Patients fear retaliation if they complain

Sept. 27, 2012 at 11:30 PM
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LONDON, Sept. 27 (UPI) -- Almost one patient in every 20 who submits a formal complaint against a primary care physician in Britain gets dropped as a patient, a non-profit says.

The report, "Patients and General practitioners -- Partners in Care," by the Patients Association, also said many doctors lack compassion, have poor communication skills and act in a "rude and dismissive" manner towards patients, The Daily Telegraph reported.

"One of the great unspoken scandals of the National Health Service is that the risk of being removed from your GP's list because you make a complaint against them deters many patients from doing so, despite this practice being widely condemned by doctors groups and the Parliamentary and Health Service Ombudsman," the report said.

Twenty-one percent of the complaints about primary care physicians to the Ombudsman relate to "inappropriate deregistration," the report said.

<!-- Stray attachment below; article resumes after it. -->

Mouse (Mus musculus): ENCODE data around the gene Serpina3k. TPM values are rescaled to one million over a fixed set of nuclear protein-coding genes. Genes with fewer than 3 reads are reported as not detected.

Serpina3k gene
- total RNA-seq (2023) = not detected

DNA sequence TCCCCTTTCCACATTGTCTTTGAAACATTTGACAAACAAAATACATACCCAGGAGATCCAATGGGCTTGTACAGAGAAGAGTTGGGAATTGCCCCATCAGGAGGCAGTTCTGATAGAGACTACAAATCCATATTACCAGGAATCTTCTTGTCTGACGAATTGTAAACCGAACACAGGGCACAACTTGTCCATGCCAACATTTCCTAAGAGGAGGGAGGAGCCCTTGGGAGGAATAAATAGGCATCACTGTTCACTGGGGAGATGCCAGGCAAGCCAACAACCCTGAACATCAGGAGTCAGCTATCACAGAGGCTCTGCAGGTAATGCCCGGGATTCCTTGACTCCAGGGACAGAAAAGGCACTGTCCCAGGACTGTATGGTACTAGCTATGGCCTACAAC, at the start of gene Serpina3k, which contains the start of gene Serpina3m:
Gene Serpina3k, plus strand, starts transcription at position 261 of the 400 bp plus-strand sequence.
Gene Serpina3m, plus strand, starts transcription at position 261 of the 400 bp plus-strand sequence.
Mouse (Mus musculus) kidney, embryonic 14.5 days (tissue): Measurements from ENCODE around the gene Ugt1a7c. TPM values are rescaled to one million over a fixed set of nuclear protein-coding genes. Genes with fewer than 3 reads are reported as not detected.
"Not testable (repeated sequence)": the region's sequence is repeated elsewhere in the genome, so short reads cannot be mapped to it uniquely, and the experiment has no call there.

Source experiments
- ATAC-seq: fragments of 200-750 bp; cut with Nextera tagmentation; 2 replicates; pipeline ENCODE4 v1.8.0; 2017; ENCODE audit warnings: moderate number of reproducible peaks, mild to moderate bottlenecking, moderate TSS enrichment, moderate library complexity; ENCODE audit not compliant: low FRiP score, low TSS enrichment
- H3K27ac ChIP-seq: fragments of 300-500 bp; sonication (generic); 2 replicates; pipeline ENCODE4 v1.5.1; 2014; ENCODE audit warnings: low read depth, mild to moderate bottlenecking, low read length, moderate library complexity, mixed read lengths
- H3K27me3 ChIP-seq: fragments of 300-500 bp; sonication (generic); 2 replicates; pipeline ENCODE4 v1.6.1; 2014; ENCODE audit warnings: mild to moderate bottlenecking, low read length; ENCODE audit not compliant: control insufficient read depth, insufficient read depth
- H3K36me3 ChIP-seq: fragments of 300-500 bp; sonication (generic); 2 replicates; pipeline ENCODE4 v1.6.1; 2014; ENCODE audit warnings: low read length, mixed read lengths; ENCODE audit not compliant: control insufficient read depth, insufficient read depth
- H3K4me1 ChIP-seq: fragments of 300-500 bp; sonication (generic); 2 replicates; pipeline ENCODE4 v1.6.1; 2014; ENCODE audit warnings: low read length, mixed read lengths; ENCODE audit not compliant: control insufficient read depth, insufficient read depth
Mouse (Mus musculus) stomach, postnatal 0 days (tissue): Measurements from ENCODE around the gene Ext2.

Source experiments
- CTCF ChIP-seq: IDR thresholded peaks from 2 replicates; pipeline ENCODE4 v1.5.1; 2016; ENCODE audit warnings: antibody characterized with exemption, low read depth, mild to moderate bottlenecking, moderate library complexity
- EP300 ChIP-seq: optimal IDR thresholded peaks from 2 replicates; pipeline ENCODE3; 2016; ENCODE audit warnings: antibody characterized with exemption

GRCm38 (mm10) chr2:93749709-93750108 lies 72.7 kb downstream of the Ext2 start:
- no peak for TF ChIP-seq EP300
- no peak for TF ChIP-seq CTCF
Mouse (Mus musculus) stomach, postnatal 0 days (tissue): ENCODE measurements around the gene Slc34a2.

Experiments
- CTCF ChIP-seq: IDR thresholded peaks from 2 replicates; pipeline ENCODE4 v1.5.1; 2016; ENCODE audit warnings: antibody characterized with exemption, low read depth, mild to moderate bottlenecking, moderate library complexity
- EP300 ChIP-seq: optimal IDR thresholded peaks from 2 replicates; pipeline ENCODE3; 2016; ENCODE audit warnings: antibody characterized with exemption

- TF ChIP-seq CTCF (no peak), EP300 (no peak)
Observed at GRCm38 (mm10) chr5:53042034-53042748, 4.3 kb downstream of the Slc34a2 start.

The Royal College of General Practitioners said patients were only removed as a last resort and the General Medical Council said doctors "must be prepared to justify their decisions," the Telegraph said.

"Any breakdown in the relationship between GP and patient is highly regrettable and removals from the practice list are used only as a last resort," Dr. Clare Gerada of the Royal College of General Practitioners said in a statement. "GPs and their teams will always do their best to resolve issues speedily and fairly."

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